“We are trying our best to fight through this Covid thing and have the monthly musical. We have had to cancel a couple of months, but are currently trying to have it. We make a month-by-month decision. Of course, we tell people to stay home if they are worried about it, and encourage people to take proper precautions if they do come.”
The Musical has been around for eight decades, first starting on the Pickard Farm in a barn and moving to the Spring Creek Tabernacle five years later. Over the years countless musicians, particularly local, have performed at the event. Numerous ones have gone on to greatness beyond the tabernacle stage.
“I have several friends who I consider to be great Texas music performers who are well-known in the Austin, Gruene, Luckenbach type areas of Texas. These guys and girls are my friends, and many have come here to perform,” Tim said.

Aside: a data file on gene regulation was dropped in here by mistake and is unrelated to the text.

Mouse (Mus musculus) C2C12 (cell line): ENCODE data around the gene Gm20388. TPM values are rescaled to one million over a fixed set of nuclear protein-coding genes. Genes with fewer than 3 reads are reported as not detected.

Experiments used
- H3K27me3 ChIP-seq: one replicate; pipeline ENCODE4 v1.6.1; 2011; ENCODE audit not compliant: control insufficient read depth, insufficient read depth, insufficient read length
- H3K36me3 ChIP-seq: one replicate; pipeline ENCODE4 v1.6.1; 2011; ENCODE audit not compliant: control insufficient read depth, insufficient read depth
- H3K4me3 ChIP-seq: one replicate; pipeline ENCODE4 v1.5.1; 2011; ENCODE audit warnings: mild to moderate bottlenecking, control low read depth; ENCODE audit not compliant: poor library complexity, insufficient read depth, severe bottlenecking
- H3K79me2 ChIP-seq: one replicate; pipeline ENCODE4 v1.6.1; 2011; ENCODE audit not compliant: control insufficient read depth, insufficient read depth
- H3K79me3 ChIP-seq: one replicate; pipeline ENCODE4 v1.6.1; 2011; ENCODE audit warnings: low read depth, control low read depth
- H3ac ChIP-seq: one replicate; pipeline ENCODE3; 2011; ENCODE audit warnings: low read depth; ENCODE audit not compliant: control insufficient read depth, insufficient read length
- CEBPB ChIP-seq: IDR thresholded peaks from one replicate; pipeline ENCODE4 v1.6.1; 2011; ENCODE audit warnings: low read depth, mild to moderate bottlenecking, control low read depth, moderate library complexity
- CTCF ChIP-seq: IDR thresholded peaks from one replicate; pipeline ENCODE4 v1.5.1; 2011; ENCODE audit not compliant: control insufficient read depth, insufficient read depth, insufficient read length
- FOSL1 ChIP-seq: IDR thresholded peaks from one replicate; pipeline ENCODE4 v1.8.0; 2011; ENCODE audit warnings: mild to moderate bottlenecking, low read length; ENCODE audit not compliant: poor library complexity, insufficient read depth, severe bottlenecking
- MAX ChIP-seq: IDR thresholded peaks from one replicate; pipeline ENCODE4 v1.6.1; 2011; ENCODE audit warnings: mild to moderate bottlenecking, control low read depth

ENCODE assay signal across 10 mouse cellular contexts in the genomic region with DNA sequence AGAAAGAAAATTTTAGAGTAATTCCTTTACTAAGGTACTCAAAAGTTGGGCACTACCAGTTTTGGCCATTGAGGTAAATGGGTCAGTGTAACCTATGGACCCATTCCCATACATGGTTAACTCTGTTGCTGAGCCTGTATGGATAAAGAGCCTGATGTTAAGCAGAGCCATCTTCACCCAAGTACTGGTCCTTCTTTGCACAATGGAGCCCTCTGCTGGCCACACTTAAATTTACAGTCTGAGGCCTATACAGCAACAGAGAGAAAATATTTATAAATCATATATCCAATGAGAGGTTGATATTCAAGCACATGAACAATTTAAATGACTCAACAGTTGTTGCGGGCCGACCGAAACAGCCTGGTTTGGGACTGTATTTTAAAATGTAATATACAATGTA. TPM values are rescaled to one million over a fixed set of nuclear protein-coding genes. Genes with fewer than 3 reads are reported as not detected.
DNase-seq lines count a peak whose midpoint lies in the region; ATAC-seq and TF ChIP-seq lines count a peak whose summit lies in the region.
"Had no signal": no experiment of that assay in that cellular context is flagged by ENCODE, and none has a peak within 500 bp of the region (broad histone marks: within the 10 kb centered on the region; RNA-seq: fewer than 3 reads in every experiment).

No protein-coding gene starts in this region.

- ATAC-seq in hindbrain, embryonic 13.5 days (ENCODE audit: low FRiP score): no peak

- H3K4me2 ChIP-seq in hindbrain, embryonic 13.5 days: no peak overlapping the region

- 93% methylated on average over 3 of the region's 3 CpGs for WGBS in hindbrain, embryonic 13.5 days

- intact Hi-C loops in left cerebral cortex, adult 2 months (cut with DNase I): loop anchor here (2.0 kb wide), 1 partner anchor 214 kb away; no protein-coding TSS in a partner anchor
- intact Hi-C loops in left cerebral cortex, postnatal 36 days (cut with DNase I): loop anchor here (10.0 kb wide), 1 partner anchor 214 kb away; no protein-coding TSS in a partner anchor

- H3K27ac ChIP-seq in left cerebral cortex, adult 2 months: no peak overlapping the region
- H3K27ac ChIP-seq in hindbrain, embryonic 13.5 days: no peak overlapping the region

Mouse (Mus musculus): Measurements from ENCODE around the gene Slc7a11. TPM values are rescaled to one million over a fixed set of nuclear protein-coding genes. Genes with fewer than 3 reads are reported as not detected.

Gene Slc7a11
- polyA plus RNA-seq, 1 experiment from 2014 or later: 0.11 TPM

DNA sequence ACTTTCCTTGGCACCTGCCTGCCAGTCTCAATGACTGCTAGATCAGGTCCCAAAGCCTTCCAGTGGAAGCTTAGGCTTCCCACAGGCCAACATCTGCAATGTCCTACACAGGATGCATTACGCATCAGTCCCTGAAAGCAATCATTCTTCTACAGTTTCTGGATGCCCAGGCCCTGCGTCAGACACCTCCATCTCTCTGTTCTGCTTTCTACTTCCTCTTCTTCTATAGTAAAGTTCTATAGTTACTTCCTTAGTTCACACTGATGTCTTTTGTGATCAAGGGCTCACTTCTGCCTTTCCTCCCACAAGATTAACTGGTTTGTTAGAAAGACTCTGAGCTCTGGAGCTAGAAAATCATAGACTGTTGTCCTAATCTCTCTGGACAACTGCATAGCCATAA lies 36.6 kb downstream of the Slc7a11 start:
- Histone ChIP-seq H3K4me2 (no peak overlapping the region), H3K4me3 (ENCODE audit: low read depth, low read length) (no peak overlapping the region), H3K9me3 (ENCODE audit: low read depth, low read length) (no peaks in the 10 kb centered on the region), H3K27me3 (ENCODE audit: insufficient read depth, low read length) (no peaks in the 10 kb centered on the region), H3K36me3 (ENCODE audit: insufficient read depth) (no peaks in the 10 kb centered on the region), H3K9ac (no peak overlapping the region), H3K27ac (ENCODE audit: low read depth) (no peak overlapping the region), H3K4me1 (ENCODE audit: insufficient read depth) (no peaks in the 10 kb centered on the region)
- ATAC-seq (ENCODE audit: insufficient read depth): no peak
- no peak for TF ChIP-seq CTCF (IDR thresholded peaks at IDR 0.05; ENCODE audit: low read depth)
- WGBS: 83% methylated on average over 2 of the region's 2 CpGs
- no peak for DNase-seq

Among those he is referencing are Slim Bawb Pearce, who Tim said plays Gruene Hall at least once a month and has been nominated for a Grammy. Charlie Bishop, Town Walsh, Proud Country, Steve Judice, Red Dvorak, Dean Ferrell and Danny Brooks, to name a few, are all recording artists who have played at Spring Creek.
“These are all great people and great friends. I met most of them via an event I hosted in Gruene, Texas, called Geezerfest,” Tim said. “It was a three-day music festival I started about 15 years ago. I have had probably 100 different people perform for me at that event. They are very talented folks.”
Tim loves to tell the story of how the community of Spring Creek and the Musical came to be. It began with a settler named T.J. Shaw who built a log home in the mid 1800s and called Spring Creek home for his family.